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Modified on 2010/09/27 09:23 by Krzysztof Ko┼║mic Categorized as Uncategorized
From the MonoRail perspective the view is in charge of presenting the data supplied by the controller. The controller is not aware of how the view is implemented, nor the underlying view engine you chose. This is intentional and is what separation of concerns is all about.

Folder Structure Convention

There must be a folder for the views. Each subfolder should be named after the controller's name. If the controller is associated with an area, that must be reflected on the structure as well.

Image

Selecting a View to Render

When an action is invoked, MonoRail pre-selects the action name as the view to be rendered. For example:


using Castle.MonoRail.Framework;

public class CustomerController : Controller
{
	public void Index()
	{
	}
}

If the action Index is invoked (from a client's browser) the views\customer\index view file will be preselected.

Image
File extensions

MonoRail will never use file extensions on the controller to define the view to be rendered. Every View Engine uses a different file extension, but that is not reflected on the controller's code.

If instead of sending the views\customer\index the programmer wanted to send a different view, she could use the RenderView method which selects a different view:


using Castle.MonoRail.Framework;

public class CustomerController : Controller
{
	public void Index()
	{
		RenderView("welcome");
	}
}

The code above will select a view file located at views\customer\welcome.

Image
View processing

The view is not processed when RenderView is invoked. It just selects the view. The view process happens after the action method returns.



Passing Values to a View

The PropertyBag

You would probably want to supply data to the view so it can generate dynamic content. This should be done using the PropertyBag. For example:


using Castle.MonoRail.Framework;

public class TestController : Controller
{
	public void ShowTime()
	{
		PropertyBag["now"] = DateTime.Now;
	}
}

The PropertyBag is a dictionary. Every View Engine uses an approach to make the data available to the view. Using NVelocity View Engine as an example, the data will be present as a context variable. The following is a small NVelocity template example:


<html>
Hello, the time now is $now
</html>

For further examples of how to access the PropertyBag from other view engines see the View Engines section.

Flash

Flash is a way to persist a transient value between requests. It is useful when you perform some process and issue a redirect. On the redirect target you can check the Flash for a status code, error message or something equivalent. For example:


using Castle.MonoRail.Framework;

public class AdminController : Controller
{
	public void PasswordManagement()
	{
	}

	public void ChangePassword()
	{
		String passwd = Params["password"];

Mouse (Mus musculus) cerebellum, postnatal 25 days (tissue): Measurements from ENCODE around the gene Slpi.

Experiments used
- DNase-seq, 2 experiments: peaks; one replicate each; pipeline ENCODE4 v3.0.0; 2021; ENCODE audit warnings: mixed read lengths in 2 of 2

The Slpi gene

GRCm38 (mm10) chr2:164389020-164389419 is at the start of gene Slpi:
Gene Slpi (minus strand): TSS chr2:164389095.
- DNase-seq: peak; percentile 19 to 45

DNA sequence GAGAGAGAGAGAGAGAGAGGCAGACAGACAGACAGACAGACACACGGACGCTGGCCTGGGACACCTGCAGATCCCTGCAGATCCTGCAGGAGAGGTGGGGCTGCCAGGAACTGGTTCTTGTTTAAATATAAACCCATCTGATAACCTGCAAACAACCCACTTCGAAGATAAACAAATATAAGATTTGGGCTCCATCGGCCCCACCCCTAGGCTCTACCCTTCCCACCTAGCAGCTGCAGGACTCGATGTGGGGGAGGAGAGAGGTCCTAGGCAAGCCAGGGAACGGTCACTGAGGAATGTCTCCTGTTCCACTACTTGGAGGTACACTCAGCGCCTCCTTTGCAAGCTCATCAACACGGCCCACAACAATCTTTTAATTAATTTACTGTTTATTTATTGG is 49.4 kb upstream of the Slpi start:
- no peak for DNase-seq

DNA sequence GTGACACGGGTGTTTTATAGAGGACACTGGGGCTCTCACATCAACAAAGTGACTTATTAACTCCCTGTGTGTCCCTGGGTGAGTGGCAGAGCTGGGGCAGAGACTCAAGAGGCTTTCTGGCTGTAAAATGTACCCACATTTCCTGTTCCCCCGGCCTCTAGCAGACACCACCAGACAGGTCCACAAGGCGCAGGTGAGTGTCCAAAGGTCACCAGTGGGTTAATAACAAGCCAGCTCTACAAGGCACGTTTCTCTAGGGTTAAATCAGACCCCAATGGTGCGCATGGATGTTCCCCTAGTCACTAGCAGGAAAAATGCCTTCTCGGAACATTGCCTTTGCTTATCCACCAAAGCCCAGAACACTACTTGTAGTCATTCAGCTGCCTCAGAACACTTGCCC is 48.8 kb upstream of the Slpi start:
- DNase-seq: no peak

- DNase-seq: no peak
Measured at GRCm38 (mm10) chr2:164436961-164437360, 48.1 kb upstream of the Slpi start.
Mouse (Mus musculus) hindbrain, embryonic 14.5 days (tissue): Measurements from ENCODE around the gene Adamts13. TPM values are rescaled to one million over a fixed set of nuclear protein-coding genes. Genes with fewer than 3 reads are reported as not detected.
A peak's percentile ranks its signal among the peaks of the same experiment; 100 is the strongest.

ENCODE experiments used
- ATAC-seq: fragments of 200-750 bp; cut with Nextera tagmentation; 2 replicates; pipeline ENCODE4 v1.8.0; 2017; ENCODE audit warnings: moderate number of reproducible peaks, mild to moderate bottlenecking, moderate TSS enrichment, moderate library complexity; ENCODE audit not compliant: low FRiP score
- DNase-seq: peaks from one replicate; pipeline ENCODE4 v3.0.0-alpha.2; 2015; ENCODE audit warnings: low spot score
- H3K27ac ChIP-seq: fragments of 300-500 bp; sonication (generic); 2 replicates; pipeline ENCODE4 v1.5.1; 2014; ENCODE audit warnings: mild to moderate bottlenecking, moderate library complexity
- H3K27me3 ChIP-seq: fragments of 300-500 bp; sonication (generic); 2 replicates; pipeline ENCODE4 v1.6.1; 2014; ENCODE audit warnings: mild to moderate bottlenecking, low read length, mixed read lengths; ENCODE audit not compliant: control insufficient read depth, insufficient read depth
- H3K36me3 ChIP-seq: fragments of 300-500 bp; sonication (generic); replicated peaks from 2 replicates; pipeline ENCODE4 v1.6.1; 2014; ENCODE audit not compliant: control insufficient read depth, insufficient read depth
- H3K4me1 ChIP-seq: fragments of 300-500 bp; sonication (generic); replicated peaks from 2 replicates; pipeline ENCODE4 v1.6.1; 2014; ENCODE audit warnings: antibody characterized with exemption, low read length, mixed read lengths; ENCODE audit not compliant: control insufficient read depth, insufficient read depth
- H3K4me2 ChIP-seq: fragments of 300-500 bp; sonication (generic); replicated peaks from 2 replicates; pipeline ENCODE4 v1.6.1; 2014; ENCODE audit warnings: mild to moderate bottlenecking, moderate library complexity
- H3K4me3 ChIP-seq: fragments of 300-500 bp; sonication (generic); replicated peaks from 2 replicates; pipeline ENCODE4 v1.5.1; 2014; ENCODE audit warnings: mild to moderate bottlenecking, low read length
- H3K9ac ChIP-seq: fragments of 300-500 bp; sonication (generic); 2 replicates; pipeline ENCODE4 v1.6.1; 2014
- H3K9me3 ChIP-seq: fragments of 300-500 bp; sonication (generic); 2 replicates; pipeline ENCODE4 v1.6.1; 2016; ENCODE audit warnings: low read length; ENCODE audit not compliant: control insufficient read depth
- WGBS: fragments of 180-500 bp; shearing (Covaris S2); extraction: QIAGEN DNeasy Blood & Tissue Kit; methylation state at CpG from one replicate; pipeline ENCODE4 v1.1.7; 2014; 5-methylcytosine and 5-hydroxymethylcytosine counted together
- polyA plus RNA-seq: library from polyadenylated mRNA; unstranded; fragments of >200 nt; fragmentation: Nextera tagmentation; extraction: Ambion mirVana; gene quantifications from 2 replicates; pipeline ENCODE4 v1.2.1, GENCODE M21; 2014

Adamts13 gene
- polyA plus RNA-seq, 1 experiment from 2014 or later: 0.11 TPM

if (passwd.Length < 6)
		{
			Flash["error"] = "Password too weak, operation aborted";
		}
		else
		{
			// Change password
		}
	
		RedirectToAction("PasswordManagement");
	}
}

The flow might be not clear in the example above. So, let's see what exactly happens:

  • The user accesses the action PasswordManagement.

  • A page with some action appears, including a change password form that posts to the ChangePassword action.

  • On the ChangePassword action we perform a naive check and, in the event of failure, add an entry to the Flash.

  • We send the user back to the PasswordManagement action sending a redirect.

  • The view for the PasswordManagement needs to check the Flash entry error and show a meaningful error message accordingly.

Shared Views

Some views could be shared among controllers, or you might want to render a view from another controller. For those cases, use RenderSharedView:


using Castle.MonoRail.Framework;

public class CustomerController : Controller
{
	public void Index()
	{
		RenderSharedView("common/welcome");
	}
}

The code above will select a view file located at views\common\welcome.

Cancelling a View

Although it might sound strange, there are situation were you do not want any view processing to take place. For those cases, use the CancelView method.


using Castle.MonoRail.Framework;

public class CustomerController : Controller
{
	public void Index()
	{
		CancelView();
	}
}

Accessing Values Passed by the Controller

Each view engine accesses the values in the PropertyBag and Flash differently. See the ViewEngines section for further information.

Javascript, Ajax and JSON

MonoRail provides integrated support for Javascript related development tools such as AJAX and JSON with your views. For further information on how to use these technologies with MonoRail see the topic entitled AJAX and JSON.

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